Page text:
Friday, June 9, 2017

A review of The Hospital: How I survived the secret child experiments at Aston Hall

Time for another book review.  It's a doozy!  A couple of weeks ago, I got on a tear and decided to download a bunch of books off of Amazon.  One of the books I bought was Barbara O'Hare's gripping tale, The Hospital: How I survived the secret child experiments at Aston Hall.  Published in February 2017, this is the true story of O'Hare's experiences at Aston Hall, a children's psychiatric hospital in Derbyshire, England.  Aston Hall opened in 1930 and closed in 1993.  O'Hare was admitted there for eight months in 1971, when she was 12 years old.

Barbara O'Hare was born into a troubled home.  Her mother abandoned her when she was a baby and she was partially raised by her father, an abusive man who commonly denigrated her by calling her a filthy, lying Tinker.  When she was about four, her father's girlfriend had a son, whom Barbara's father seemed to care more about than her.  Nevertheless, Barbara loved her brother, Stephen, and wanted to help take care of him.  Her brother's mother barely tolerated her and eventually left with her son.

Barbara's father had trouble maintaining relationships with women.  He was also an irresponsible father and left Barbara and, for a while, Stephen, in the care of a family who rented his house.  The foster family was okay for awhile, but the matriarch turned out to be a mean drunk.  As Barbara grew older, she got into trouble with adults.  Eventually, she found herself in a series of children's homes, from which she'd run away.

One day, a seemingly kindly doctor asked Barbara if she'd like to go into the hospital for awhile.  Thinking that she'd find caring people in the hospital, Barbara consented.  She was taken to Aston Hall.  There, she and other girls found themselves helpless lab rats, experimented on at the whim of Dr. Kenneth Milner, a children's psychiatrist.  Dr. Milner, the seemingly kind doctor who had asked Barbara if she wanted to go into the hospital, turned out to be a monster.  He subjected the girls to "treatments".  They were tied up and injected with sodium amytal (truth serum), a drug that was frequently used in World War II.  It had a sedating effect, which was augmented by Milner's use of ether.  Aside from being drugged, Barbara was also sexually abused.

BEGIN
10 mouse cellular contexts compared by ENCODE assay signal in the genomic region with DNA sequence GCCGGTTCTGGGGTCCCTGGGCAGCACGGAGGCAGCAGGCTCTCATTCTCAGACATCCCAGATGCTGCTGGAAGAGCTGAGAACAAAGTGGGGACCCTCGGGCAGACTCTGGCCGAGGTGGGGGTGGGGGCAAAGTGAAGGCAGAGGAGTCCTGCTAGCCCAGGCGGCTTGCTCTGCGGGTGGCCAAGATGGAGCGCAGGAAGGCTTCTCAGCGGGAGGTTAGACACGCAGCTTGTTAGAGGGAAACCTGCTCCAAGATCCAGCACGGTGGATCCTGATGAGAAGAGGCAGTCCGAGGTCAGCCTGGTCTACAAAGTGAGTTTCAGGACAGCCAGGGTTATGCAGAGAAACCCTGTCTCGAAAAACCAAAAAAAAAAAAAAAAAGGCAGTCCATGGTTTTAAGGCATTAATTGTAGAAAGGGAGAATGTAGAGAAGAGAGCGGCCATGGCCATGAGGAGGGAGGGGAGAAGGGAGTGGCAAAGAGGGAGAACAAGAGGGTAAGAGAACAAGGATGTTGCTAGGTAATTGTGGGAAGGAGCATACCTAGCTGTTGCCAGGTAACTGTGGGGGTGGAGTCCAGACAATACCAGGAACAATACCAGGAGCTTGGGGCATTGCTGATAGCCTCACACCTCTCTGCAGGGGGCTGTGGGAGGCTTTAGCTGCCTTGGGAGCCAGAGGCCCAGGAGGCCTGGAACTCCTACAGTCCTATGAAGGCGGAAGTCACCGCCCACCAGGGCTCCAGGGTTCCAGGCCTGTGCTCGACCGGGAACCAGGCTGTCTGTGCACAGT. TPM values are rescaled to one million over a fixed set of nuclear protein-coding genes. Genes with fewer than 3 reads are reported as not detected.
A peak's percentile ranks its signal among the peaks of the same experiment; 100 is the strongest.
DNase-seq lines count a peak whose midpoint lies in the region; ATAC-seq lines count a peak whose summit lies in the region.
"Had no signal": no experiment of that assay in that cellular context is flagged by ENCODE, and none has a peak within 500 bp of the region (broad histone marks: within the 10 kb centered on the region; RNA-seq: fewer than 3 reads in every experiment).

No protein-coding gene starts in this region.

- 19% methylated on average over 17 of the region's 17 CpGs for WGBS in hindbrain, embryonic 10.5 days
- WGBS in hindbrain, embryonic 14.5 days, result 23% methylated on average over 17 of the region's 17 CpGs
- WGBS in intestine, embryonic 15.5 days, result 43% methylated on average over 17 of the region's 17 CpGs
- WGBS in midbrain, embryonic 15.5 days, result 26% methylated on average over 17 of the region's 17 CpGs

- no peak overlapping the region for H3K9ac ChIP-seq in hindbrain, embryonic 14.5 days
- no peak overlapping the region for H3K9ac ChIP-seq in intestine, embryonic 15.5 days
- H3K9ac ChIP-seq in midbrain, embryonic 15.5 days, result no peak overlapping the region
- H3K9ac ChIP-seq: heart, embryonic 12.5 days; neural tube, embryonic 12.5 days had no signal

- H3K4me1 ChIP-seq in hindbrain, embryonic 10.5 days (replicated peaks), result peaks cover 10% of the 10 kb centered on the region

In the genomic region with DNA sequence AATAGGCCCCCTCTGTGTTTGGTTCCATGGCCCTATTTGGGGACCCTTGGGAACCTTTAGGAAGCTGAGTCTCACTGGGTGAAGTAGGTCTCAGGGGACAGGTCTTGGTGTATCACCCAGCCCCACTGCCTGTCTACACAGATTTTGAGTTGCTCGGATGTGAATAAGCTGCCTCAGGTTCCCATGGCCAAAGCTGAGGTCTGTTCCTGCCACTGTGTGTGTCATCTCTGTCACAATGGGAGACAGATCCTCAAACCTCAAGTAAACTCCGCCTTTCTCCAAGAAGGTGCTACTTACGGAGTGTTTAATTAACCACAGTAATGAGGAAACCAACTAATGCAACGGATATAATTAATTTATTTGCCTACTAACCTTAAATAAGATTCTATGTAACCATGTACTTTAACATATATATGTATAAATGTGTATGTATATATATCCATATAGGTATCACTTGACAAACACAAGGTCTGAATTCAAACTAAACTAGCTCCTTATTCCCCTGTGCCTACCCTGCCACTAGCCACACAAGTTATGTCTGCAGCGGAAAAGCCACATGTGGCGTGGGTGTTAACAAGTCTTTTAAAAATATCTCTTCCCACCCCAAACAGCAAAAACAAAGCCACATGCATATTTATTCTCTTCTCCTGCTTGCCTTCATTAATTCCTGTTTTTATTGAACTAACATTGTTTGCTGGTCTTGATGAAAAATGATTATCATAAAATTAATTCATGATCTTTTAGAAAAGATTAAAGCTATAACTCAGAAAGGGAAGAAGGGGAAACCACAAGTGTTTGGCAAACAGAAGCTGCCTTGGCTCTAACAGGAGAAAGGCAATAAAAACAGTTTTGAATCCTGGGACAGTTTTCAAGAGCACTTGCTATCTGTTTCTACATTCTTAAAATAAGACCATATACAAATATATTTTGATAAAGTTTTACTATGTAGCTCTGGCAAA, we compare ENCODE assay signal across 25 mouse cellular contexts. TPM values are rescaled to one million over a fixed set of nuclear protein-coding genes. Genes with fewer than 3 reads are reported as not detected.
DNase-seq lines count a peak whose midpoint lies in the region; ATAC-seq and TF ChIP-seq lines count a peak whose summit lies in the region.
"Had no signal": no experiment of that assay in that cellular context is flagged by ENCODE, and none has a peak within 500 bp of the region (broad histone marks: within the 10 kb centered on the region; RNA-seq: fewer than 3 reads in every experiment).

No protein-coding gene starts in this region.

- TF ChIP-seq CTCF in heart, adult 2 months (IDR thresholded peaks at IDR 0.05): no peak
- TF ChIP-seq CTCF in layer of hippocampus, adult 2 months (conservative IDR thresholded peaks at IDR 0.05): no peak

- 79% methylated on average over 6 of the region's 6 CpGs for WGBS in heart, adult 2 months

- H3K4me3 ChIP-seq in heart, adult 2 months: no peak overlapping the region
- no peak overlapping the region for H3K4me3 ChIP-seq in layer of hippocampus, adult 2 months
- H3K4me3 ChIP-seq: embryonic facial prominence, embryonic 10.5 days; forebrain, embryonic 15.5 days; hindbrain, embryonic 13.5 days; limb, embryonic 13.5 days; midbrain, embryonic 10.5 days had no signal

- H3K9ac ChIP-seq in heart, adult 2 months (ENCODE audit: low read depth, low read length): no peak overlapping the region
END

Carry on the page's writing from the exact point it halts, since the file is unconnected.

It's hard to believe something like this was going on in the 1970s.  After all, I was born in 1972 and although I'm getting old, I didn't think I was THAT old.  I have a sister Barbara's age.  It's hard to imagine her in a similar predicament.

Apparently, Barbara went through hell at the hospital, witnessing and experiencing many horrors at the hands of her custodians.  Although Barbara's father maintained contact with her, he was not interested in hearing his daughter's claims of abuse.  He was apparently more interested in maintaining his relationships with women and keeping his daughter out of his hair.  You'd think Barbara's father would want to raise his daughter after she left Aston Hall.  Sadly, that was not the case.  Barbara went to a Catholic home, where she was subjected to more abuse, although none as bad as what she endured at Aston Hall.

The Hospital is very well written.  I found it a page turner, even as I was horrified by the horrors Barbara and other girls endured at the hands of a physician and his coven of nurses from hell.  Barbara O'Hare is likable and sympathetic; I rooted for her.  Aside from that, I am simply shocked that this kind of horrific stuff was going on in the 1970s.  It seems like something out of Auschwitz or a Stephen King novel.

I'm grateful that Barbara O'Hare had the courage to share her story.  Although the subject matter is definitely not happy, it's worthwhile reading for anyone who wants to learn about the history of psychiatry.  I don't mean to imply psychiatry is evil; I am myself a beneficiary of effective psychiatric help.  I simply believe that people should know where they've been so they'll know where they're going.  I feel like my $4.99 was well spent on this book.  I recommend it wholeheartedly.

4 comments:

  1. What a harrowing story! Great review, Knotty.

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  2. I'm horrified. It's hard to even imagine that something of that sort could have taken place so recently in, of all places, England.

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    1. Yeah. At first, I wondered if I was reading a novel. But it's been widely reported that this shit really happened. Amazing, isn't it?

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